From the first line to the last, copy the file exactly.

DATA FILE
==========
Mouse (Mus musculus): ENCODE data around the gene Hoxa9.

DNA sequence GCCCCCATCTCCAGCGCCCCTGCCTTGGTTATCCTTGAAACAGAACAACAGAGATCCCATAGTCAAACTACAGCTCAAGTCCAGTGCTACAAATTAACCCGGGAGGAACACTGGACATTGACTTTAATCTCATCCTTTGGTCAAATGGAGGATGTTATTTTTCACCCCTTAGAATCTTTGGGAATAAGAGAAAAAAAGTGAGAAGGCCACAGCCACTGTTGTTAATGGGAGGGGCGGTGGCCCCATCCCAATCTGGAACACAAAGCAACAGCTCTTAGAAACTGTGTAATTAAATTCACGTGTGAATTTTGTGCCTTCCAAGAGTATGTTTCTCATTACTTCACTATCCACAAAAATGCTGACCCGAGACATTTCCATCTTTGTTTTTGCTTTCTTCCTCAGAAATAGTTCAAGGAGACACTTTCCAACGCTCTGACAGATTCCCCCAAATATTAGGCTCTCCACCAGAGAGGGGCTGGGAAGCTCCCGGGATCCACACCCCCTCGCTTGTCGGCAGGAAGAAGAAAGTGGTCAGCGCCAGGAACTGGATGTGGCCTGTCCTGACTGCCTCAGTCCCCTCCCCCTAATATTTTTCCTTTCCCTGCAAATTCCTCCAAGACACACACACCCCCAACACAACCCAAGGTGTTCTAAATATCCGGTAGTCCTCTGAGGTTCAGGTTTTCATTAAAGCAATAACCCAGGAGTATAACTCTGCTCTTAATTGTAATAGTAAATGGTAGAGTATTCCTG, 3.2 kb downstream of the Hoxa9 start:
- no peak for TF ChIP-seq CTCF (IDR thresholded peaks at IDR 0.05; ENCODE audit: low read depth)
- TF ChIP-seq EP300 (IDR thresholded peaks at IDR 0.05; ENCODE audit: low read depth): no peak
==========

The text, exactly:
Mouse (Mus musculus): ENCODE data around the gene Hoxa9.

DNA sequence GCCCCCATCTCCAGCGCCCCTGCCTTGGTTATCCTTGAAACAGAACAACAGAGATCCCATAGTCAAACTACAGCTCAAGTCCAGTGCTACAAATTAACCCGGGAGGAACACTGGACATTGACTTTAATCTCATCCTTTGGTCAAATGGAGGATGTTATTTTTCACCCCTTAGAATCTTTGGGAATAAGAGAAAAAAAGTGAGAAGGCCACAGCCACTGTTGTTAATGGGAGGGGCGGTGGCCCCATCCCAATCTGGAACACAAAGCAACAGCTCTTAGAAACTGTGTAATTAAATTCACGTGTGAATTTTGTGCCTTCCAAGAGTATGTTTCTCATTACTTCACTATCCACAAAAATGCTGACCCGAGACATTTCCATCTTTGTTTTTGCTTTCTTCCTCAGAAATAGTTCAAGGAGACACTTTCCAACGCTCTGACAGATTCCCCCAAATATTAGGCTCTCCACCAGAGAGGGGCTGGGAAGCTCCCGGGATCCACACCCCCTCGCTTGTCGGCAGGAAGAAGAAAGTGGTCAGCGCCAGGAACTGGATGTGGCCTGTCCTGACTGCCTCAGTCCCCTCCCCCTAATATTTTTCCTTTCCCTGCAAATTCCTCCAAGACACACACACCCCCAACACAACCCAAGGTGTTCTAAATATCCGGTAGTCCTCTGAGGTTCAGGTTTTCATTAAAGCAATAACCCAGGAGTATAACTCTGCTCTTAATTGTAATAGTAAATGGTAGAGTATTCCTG, 3.2 kb downstream of the Hoxa9 start:
- no peak for TF ChIP-seq CTCF (IDR thresholded peaks at IDR 0.05; ENCODE audit: low read depth)
- TF ChIP-seq EP300 (IDR thresholded peaks at IDR 0.05; ENCODE audit: low read depth): no peak